14. The method for automatically determining the region of interest from an image in accordance with claim 9, wherein said image goes through a discrete signal transformation and the transformed coefficients are partitioned to sub-blocks where the threshold values are determined by the content of the transformed coefficients to decide which sub-blocks are interested ones.
15. The method for automatically determining the region of interest from an image in accordance with claim 9, wherein the central point of the interested sub-blocks is rapidly obtained by multiplying the weighting values with the values of the top, bottom, left and right coordinate positions of the interested sub-blocks.
16. The method for automatically determining the region of interest from an image in accordance with claim 9, wherein, a plurality of sub-blocks are integrated from the central point to the boundary of an image frame, and go through the signal processing like the morphological process of dilation and erosion operations to form the closed and continued ROI of which size is adapted according to the bit-rate requirement.
Description
BACKGROUND OF THE INVENTION

1. Field of the Invention

This invention relates to the method of automatically determining the region of interest (ROI) from an image during an encoding process, more particularly, to a method of generating the effective ROI mask improving the quality of the decoded image for applications of image compression.

2. Description of the Prior Art

According to development and advancement of information technology, the information of speech, audio, image and video is transmitted by the wireless or wired channel, such as the personal mobile phone or internet, to reach the multimedia transmission. In addition, it is difficult to store a large amount of multimedia information. Consequently, the multimedia information must be compressed for the purposes of transmission and storage.

The Joint Photographic Experts Group (JPEG) was organized under ISO and ITU-T in 1986 for developing and promoting the still image compression standards, such as JPEG and JPEG 2000. Presently, the discrete cosine transform (DCT) or discrete wavelet transform (DWT) are utilized to reduce the spatial redundancy in most of the image and video compression standards, including JPEG, JPEG 2000, MPEG-1, MPEG-2, MPEG-4, H.261, H.263+ and so on. In the JPEG compression, an image frame is partitioned into many 88-pixel blocks where the 88-pixel block is a coding unit. For each block, the DCT, quantization and entropy coding are performed to compress the image. On the other hand, the JPEG 2000 utilizes the DWT to remove the spatial redundancy for compressing an image. Additionally, the transformed coefficients go through bit-plane coding, arithmetic coding and bit-stream arrangement to accomplish the compression process.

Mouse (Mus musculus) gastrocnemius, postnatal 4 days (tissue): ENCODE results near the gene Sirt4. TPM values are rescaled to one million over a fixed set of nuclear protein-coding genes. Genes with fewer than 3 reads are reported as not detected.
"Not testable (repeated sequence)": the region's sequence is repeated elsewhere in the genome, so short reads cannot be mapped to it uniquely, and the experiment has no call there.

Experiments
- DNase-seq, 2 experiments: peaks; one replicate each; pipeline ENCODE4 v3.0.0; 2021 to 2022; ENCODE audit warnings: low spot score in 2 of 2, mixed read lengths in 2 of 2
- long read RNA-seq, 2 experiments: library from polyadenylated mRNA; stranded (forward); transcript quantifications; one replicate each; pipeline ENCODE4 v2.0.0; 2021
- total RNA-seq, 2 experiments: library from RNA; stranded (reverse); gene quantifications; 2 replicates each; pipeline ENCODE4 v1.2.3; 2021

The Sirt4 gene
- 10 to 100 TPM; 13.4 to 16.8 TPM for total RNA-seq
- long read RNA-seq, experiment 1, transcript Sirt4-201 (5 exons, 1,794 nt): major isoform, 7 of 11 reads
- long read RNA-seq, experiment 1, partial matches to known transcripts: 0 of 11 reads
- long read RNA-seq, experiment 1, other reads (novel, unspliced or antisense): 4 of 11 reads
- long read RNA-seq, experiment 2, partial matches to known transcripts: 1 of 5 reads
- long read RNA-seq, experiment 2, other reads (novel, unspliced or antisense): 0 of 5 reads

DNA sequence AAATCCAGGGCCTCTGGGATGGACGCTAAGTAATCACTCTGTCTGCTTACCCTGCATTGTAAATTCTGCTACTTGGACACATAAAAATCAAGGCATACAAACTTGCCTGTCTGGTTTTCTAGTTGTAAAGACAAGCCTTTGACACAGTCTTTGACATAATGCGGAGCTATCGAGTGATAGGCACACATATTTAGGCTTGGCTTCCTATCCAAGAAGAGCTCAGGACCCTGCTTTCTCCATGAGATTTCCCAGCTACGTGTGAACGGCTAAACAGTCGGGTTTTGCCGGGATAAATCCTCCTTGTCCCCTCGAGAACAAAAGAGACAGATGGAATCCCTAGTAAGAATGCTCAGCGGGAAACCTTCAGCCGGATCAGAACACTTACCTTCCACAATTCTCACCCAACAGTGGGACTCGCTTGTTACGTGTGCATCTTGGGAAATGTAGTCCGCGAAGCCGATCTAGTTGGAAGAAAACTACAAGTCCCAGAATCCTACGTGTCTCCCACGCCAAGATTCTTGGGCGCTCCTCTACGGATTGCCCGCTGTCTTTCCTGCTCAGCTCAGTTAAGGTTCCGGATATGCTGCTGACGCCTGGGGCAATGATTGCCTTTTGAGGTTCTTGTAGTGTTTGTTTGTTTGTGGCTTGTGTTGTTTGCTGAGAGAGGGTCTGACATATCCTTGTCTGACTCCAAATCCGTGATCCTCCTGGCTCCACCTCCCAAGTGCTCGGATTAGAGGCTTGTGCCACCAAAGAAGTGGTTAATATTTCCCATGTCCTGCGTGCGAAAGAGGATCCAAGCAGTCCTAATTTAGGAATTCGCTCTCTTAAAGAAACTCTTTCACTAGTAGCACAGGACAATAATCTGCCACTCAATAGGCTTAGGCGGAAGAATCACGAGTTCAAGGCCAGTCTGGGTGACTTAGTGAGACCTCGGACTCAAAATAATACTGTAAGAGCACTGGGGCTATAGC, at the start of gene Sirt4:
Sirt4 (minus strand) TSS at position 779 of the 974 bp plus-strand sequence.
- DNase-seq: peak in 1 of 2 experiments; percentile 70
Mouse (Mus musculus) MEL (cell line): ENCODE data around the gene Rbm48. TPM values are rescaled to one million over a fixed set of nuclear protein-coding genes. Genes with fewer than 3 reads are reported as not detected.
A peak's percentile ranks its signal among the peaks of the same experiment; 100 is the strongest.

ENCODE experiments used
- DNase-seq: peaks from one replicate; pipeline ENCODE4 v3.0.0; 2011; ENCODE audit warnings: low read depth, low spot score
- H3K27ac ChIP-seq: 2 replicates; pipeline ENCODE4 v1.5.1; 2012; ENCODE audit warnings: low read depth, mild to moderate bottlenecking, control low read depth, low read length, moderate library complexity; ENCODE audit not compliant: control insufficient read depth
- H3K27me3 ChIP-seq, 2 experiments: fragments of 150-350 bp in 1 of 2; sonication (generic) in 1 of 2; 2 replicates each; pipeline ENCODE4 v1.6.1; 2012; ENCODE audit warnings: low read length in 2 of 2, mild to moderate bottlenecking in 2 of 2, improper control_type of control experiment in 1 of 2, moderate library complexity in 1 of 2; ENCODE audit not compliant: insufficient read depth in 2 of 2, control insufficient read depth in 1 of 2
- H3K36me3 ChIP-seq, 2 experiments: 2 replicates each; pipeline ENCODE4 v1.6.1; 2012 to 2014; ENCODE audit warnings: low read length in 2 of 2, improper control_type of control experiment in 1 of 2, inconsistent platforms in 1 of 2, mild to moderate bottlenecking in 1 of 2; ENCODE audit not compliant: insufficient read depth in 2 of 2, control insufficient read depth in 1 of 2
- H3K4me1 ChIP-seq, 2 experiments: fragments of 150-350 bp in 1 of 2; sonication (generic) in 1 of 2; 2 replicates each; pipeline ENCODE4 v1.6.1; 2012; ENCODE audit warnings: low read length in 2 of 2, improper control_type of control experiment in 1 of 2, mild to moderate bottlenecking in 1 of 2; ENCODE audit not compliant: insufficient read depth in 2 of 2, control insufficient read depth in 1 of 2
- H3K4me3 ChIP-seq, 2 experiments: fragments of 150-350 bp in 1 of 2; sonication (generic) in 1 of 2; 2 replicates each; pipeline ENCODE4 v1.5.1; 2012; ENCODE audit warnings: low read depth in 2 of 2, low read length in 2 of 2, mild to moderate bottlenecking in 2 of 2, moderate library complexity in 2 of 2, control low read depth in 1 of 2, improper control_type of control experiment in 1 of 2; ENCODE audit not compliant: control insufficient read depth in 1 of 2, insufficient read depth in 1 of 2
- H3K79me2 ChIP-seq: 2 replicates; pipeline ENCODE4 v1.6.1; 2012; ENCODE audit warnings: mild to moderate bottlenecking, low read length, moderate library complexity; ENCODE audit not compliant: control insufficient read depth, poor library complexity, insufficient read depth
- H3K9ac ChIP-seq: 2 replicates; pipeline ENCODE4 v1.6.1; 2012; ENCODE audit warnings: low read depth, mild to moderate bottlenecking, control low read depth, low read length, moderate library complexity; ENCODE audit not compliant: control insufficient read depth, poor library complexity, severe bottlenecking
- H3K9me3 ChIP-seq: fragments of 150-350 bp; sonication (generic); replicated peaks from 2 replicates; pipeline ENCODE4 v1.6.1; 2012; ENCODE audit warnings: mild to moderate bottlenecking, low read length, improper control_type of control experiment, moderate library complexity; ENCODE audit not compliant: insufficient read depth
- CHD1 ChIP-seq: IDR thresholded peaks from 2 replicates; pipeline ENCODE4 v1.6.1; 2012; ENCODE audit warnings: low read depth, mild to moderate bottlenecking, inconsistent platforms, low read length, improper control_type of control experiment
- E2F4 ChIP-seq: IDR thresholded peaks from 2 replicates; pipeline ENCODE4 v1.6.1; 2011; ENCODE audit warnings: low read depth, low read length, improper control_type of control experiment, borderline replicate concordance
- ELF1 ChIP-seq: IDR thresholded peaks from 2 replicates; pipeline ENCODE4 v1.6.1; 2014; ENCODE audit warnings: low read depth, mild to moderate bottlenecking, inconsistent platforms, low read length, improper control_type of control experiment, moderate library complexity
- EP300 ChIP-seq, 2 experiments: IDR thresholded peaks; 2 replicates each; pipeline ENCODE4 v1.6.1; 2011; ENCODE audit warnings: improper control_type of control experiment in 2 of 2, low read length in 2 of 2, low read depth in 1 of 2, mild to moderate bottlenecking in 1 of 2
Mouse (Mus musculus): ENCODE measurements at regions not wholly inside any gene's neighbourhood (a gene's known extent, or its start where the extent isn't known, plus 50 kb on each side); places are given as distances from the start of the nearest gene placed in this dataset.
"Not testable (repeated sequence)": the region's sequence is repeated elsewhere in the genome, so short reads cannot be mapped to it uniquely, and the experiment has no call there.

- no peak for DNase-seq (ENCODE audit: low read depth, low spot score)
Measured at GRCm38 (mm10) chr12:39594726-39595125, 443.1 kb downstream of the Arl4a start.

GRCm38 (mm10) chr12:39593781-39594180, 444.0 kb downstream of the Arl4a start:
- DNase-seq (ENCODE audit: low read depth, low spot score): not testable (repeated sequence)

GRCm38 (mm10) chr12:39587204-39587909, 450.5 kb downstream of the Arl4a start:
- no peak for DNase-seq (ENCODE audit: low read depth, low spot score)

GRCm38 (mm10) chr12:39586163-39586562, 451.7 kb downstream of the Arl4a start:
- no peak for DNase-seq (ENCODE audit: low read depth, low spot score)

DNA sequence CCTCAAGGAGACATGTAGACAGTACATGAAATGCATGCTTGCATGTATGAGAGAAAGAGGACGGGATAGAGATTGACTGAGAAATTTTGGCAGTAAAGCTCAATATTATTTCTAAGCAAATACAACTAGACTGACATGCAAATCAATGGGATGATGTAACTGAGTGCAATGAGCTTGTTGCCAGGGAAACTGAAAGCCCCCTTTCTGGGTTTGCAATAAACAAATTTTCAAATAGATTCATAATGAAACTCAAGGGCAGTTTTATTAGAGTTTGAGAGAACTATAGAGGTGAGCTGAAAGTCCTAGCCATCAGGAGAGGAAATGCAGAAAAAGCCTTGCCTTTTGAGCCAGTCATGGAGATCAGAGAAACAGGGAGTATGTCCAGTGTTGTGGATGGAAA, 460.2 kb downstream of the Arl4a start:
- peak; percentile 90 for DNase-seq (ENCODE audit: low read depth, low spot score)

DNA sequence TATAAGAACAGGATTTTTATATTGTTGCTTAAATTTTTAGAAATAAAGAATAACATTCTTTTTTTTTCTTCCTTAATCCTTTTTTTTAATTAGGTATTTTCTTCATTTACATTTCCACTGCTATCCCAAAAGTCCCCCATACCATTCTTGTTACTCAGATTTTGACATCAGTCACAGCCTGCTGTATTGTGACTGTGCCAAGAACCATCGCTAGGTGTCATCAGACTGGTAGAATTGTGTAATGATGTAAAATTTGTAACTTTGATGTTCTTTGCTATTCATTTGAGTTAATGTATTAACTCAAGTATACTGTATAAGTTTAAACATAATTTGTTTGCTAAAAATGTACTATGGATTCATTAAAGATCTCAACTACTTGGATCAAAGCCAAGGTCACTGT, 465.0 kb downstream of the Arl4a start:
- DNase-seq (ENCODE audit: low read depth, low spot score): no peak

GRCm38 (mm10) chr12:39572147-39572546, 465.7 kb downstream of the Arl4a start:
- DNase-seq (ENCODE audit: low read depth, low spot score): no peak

FIG. 1 shows the coding process of the JPEG where an image frame is partitioned into many 88-pixel blocks, each of which is transformed by the DCT to obtain the DCT coefficients. Further, the DCT coefficients are quantized, and then go through run length coding and entropy coding to create the encoded bit-stream. The main property of the DCT is energy compaction effect which causes the transformed coefficients displayed from the low-frequency components at the left-upper region to the high-frequency components at the right-lower region of an 88-pixel block. From this property, the statistic characteristics of low-frequency or high-frequency components can be investigated to determine and generate the ROI during compression process according to the bit-rate requirement.

As compared to the JPEG, the JPEG 2000 has many features such as a high compression rate, an embedded bit stream, multiple resolution representation, lossy and lossless compression, ROI and error resilience, et al. Especially, the ROI enhances the picture quality at the interested region during the lossy compression for transmission at a limited bandwidth. The compression standard of the JPEG 2000 has six parts where the part 1 builds a basic compression standard, and the part 2 to part 6 are expanded from the part 1. In the JPEG 2000, an image frame goes through the discrete wavelet transform (DWT) and its transformed coefficients are then quantized. The transformed coefficients after quantization are partitioned into NN-pixel codeblocks where each codeblock is processed by using bit-plane coding. With a bit-plane as the coding unit, a codeblock is processed by the embedded block coding with optimized truncation (EBCOT), including pass coding and arithmetic coding, bit-plane by bit-plane to yield a high-efficiency embedded bit stream. Referring to FIG. 2, the coding process of JPEG 2000 comprises the three steps of:

  • 1. Providing the pre-process of an image frame, including tile dividing and color transform where the size for tile dividing is determined by the system requirement and each tile divided from an image frame is used for color transform;
  • 2. Providing the block after the color transform for going through the DWT to remove the spatial redundancy and the transformed coefficients are quantized; and
  • 3. Coding the transformed coefficients after quantization be bit-plane by the EBCOT to eliminate the bit redundancy to generate an output bit stream based on the packed unit.